Viewport width =
May 24, 2015 | by  | in News |
Share on FacebookShare on Google+Pin on PinterestTweet about this on Twitter

Students stuck in the suburbs

Flooding in Wellington last week left several students soggy and stranded.

TransMetro was forced to cancel all Wellington train services on Thursday 14 and Friday 15 May after heavy rain left slips on the Kapiti Line and flooding on the Johnsonville and Hutt Valley lines.

Many Victoria University students were left stuck in Wellington overnight, or were unable to attend classes due to the transport disruptions.

Bruce Ryan, a first year law student who lives in Raumati Beach, told Salient he was trapped in Kapiti worrying about potential flooding in his house and those close to him.

Second year politics and philosophy student Grace Carroll was also affected by the bad weather.

The floods meant that she was trapped in Wellington on Thursday night as the route to her house in Lower Hutt was cut off.

“I had an essay due the next day and multiple assignments due the coming week, so it was already a stressful time. Adding to this were the stresses of making an emergency plan for accommodation, food and other necessities amid trying to study, I was absolutely knackered the next day through classes,” Carroll said.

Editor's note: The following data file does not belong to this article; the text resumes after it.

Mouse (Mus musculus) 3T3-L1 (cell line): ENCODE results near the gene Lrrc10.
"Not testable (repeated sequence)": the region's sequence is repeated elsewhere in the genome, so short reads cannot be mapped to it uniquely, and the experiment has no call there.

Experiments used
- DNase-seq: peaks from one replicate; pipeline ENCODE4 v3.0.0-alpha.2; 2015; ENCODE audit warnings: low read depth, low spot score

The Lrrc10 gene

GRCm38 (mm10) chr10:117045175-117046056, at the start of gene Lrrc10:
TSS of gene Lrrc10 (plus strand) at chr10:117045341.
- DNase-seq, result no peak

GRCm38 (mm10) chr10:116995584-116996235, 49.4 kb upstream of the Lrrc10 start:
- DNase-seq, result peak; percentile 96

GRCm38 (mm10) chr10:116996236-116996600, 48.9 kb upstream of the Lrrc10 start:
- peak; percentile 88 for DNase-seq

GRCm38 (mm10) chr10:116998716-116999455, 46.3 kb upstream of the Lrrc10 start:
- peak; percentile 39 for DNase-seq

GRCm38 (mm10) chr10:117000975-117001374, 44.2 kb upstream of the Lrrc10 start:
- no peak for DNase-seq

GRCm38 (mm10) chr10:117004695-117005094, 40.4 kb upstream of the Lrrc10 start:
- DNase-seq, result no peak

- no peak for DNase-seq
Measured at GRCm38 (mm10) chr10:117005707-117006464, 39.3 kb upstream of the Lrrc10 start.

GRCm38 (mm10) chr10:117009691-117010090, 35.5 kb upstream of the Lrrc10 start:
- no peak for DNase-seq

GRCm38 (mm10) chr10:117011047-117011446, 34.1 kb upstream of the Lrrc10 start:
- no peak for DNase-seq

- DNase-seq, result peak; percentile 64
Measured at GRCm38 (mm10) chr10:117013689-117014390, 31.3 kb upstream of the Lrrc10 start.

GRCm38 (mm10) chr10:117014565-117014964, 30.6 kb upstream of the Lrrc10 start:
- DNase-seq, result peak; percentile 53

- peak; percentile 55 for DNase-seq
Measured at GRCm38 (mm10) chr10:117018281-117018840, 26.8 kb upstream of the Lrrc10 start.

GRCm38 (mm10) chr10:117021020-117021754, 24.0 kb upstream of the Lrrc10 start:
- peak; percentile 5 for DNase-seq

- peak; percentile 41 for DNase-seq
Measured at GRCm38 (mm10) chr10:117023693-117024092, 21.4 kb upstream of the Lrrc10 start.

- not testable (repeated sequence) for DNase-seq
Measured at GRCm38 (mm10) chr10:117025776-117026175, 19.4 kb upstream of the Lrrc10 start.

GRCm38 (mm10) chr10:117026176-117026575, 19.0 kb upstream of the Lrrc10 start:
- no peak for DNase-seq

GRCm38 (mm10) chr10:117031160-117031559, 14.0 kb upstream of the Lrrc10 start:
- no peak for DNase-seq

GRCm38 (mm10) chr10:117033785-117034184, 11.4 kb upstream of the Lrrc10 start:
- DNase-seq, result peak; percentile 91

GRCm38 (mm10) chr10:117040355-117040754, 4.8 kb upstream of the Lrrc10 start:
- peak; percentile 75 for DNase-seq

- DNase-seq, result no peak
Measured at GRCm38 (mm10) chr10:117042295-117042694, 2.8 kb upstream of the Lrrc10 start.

As well as the disruption to students, some halls of residence provided emergency accommodation for students and academics that were stranded in central Wellington.

Overheard@Vic was abuzz with updates about the weather, directly advising students about the effects of flooding and routes that were cut off.

On a lighter note, one student suggested that “[t]he flooding in the Hutt is the Gods’ punishment for it being such a shithole”.

Victoria University students also provided more hands-on help.

The Wellington Student Volunteer Army was formed on Thursday to help with the clean-up of Kapiti and Porirua—the group currently has over 100 members.

A small number were out and about in Porirua over the weekend, shovelling mud that had washed down from the hills and blanketed a number of properties in Rangituhi Crescent.

VUWSA President Rick Zwaan, who organised the army, told Stuff that “it was pleasing to see students giving up their time, especially with mid-year assignments due and exams just around the corner”.

The rain was a one in 50 years event, with some areas receiving 42mm in one hour.

Share on FacebookShare on Google+Pin on PinterestTweet about this on Twitter

About the Author ()

Comments are closed.

Recent posts

  1. An (im)possible dream: Living Wage for Vic Books
  2. Salient and VUW tussle over Official Information Act requests
  3. One Ocean
  4. Orphanage voluntourism a harmful exercise
  5. Interview with Grayson Gilmour
  6. Political Round Up
  7. A Town Like Alice — Nevil Shute
  8. Presidential Address
  9. Do You Ever Feel Like a Plastic Bag?
  10. Sport
1

Editor's Pick

In Which a Boy Leaves

: - SPONSORED - I’ve always been a fairly lucky kid. I essentially lucked out at birth, being born white, male, heterosexual, to a well off family. My life was never going to be particularly hard. And so my tale begins, with another stroke of sheer luck. After my girlfriend sugge